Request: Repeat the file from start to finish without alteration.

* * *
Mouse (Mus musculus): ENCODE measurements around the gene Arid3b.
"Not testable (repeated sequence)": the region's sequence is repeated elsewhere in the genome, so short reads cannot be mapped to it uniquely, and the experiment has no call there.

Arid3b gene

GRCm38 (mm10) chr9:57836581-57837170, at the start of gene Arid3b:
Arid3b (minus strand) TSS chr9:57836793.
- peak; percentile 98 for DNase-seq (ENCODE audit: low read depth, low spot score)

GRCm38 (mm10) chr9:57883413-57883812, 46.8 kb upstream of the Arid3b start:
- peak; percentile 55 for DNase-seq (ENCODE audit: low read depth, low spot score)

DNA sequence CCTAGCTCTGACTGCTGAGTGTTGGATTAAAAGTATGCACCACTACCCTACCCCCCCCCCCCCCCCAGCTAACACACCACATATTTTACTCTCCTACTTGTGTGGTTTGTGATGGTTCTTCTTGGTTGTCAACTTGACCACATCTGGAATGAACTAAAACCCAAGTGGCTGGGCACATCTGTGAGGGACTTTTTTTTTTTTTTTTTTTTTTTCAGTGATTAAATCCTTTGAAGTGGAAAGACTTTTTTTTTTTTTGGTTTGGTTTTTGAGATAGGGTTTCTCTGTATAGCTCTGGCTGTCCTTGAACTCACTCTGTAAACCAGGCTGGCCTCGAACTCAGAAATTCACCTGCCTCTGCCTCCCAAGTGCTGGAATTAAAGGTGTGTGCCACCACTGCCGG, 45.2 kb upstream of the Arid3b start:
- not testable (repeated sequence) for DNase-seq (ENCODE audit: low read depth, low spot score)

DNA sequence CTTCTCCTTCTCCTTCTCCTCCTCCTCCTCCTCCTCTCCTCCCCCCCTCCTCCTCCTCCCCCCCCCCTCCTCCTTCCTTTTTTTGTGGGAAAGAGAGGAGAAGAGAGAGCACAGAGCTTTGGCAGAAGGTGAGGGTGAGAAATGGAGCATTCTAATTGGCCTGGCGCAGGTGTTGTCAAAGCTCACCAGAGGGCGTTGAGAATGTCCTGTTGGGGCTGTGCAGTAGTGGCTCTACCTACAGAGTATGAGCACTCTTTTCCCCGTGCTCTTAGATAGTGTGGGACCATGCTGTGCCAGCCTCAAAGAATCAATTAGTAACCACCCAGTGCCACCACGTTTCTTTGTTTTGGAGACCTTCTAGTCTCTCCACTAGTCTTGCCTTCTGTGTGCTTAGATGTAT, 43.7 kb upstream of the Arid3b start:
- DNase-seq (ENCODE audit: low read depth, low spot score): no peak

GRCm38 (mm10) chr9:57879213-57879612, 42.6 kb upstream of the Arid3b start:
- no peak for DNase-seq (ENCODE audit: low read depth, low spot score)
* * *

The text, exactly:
Mouse (Mus musculus): ENCODE measurements around the gene Arid3b.
"Not testable (repeated sequence)": the region's sequence is repeated elsewhere in the genome, so short reads cannot be mapped to it uniquely, and the experiment has no call there.

Arid3b gene

GRCm38 (mm10) chr9:57836581-57837170, at the start of gene Arid3b:
Arid3b (minus strand) TSS chr9:57836793.
- peak; percentile 98 for DNase-seq (ENCODE audit: low read depth, low spot score)

GRCm38 (mm10) chr9:57883413-57883812, 46.8 kb upstream of the Arid3b start:
- peak; percentile 55 for DNase-seq (ENCODE audit: low read depth, low spot score)

DNA sequence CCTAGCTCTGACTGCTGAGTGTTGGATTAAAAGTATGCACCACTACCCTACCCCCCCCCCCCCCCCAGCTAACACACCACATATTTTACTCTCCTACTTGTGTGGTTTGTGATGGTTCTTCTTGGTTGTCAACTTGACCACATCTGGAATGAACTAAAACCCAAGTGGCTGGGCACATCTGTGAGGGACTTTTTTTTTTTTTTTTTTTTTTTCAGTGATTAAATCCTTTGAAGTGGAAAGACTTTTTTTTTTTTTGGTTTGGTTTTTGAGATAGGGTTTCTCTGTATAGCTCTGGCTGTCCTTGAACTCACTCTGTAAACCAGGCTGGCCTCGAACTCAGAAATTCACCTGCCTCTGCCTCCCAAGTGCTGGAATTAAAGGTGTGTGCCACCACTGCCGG, 45.2 kb upstream of the Arid3b start:
- not testable (repeated sequence) for DNase-seq (ENCODE audit: low read depth, low spot score)

DNA sequence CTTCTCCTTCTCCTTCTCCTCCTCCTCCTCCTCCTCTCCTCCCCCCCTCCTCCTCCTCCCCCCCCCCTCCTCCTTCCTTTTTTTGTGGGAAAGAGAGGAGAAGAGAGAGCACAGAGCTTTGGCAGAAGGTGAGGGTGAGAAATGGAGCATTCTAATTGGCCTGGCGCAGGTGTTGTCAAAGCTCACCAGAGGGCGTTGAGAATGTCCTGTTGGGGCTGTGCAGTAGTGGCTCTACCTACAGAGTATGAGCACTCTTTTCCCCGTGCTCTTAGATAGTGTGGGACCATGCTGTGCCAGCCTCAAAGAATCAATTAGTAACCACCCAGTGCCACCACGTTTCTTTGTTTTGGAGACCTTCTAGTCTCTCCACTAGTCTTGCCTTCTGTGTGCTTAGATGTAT, 43.7 kb upstream of the Arid3b start:
- DNase-seq (ENCODE audit: low read depth, low spot score): no peak

GRCm38 (mm10) chr9:57879213-57879612, 42.6 kb upstream of the Arid3b start:
- no peak for DNase-seq (ENCODE audit: low read depth, low spot score)